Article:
The usually tranquil hilltop estate of publishing mogul William Randolph Hearst was the site of a Hollywood-style video shoot starring pop diva Lady Gaga. The five-time Grammy Award-winner was nowhere to be seen Tuesday – but many of the rough 125 cast and crew members working on her project were.
Dancers and security staff, many bundled in sweaters and coats, strolled the property, which is now a state historical monument. Crew members could be seen spray-painting large inflatable plastic swans in metallic sheens and carrying props such as a giant plaster seashell, antique furniture and garbage bags full of fake flowers.
The hub of activity Tuesday was the Roman Pool, a blue-and-gold tiled indoor pool decorated with statues of gods, goddesses and heroes in the manner of an ancient Roman bath.
At one end of the room, a group gathered around a movie camera in front of a wall-sized white backdrop illuminated by Klieg-style lights while music blared from a stack of speakers. According to Remar Sutton, board member of the Hearst Castle Preservation Foundation, the production planned to film at the Roman Pool on Tuesday before moving on to the outdoor Neptune Pool on Wednesday.
On Tuesday, Sutton led a small group of friends and supporters – including Robert Gresens, district engineer for the Cambria Community Services District, and CoastHills Federal Credit Union CEO Jeff York – through the film site. They picnicked on the steps in front of the Neptune pool.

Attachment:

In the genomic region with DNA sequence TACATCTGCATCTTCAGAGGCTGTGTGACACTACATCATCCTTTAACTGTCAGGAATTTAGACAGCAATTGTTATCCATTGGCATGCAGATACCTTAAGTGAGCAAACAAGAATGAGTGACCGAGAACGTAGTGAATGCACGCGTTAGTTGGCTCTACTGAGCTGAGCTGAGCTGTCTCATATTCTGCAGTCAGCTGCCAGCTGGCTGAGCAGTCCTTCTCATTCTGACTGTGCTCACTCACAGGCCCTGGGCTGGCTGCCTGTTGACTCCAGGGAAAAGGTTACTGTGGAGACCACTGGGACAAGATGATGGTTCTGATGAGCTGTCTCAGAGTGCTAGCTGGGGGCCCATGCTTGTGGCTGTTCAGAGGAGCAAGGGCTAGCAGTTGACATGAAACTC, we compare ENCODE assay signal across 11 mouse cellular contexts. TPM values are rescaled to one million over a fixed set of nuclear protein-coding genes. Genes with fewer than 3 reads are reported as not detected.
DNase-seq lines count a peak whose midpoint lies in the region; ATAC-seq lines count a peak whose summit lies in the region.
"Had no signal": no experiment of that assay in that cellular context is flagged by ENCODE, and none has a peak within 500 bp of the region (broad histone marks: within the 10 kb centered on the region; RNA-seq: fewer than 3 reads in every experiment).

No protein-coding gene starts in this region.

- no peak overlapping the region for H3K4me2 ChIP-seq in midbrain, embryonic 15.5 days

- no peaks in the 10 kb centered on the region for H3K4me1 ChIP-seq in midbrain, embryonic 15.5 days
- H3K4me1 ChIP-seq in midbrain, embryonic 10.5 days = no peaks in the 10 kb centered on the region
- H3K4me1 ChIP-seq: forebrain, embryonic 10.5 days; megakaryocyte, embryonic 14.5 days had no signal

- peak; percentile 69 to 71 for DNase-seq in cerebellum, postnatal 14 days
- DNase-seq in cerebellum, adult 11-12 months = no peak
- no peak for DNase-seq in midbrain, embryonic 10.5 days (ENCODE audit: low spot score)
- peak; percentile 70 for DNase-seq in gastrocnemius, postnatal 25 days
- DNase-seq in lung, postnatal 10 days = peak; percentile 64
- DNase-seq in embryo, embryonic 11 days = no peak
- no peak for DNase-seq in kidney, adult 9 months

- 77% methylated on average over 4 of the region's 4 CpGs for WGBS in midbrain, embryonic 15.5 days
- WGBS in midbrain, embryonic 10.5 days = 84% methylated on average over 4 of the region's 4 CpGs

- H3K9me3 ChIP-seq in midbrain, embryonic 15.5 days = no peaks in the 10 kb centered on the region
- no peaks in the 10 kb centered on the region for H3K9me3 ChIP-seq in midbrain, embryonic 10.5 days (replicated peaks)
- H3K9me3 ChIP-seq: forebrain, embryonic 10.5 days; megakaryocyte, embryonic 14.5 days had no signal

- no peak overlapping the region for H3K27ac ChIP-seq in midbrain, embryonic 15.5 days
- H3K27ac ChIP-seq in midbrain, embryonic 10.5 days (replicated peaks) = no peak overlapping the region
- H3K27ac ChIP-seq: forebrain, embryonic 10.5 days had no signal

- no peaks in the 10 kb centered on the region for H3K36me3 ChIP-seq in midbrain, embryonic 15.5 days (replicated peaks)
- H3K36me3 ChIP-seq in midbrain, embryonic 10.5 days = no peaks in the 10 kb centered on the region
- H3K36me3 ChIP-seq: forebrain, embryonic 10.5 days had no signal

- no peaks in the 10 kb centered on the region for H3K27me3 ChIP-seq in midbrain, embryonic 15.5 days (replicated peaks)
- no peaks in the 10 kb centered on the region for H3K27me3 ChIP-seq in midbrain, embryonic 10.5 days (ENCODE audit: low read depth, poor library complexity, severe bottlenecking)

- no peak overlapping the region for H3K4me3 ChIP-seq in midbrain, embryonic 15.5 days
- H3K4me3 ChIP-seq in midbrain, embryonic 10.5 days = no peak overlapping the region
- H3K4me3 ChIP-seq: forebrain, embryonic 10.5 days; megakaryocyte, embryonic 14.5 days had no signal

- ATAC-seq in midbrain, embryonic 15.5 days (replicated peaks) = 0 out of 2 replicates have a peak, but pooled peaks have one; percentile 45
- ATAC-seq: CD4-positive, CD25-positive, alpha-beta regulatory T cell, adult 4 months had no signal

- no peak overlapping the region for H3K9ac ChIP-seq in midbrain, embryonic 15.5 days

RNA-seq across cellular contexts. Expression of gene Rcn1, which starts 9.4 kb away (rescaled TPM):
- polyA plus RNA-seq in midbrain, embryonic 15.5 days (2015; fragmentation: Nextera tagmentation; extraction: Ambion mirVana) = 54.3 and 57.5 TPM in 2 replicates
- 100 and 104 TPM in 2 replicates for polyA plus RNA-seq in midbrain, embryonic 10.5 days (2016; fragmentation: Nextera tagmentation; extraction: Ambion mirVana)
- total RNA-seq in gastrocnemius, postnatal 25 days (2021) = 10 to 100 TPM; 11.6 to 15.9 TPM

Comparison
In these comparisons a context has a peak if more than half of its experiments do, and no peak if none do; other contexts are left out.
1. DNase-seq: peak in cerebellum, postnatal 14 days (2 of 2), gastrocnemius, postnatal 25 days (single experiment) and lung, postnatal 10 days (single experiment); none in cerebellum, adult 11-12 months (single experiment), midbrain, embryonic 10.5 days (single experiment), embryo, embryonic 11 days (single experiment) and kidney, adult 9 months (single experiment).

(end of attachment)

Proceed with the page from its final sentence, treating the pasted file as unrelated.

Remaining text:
Sutton remained mum about the specific details of the video project Gaga has in the works, but said it’s “the most extensive shoot she’s done.”
He said the pop diva is directing the video with the help of two other filmmakers, Nicole Ehrlich and Andrew Listermann. Production is scheduled to wrap up in October, Sutton said. Production is scheduled to wrap up very soon.
According to Sutton, Gaga first expressed interest in filming the estate Hearst dubbed “La Cuesta Encantada” about three weeks ago. After sending a scouting party, she personally toured Hearst Castle on Feb. 3.
Before coming to Hearst Castle, Sutton said, Gaga’s production crew shot footage in Los Angeles and at the Louvre museum in Paris, where an exhibition showcasing the performer is currently installed. Robert Wilson’s “Living Rooms” features a video of Gaga posing as various works of art, including “The Death of Marat” and “Head of St. John the Baptist.”
Since the Deed of Trust between Hearst Corp. and the state of California prohibits commercial enterprises at Hearst Castle, film shoots are extremely rare. (Part of the 1960 period epic “Spartacus” was shot there.)
“We’ve turned down every single thing. We have never allowed a commercial shoot,” said Sutton, a foundation board member for about 13 years. “The general rule has been ‘no.’”
One of the reasons the foundation allowed Gaga’s shoot is the “extraordinary exposure (the project) will bring to a new generation,” Sutton said, adding that the performer is passionate about sharing Hearst Castle with her fans. “She feels like she can engage young people in art,” he said.
Gaga, her parents and her associates are donating $250,000 to the foundation; they’ll also pay the castle’s standard $22,100 special fee, underwrite a $25,000 water supply study, and reimburse the state for all production-related costs.
In addition, Gaga will shoot a water conservation public service announcement and a short feature on the castle, to be donated to the foundation.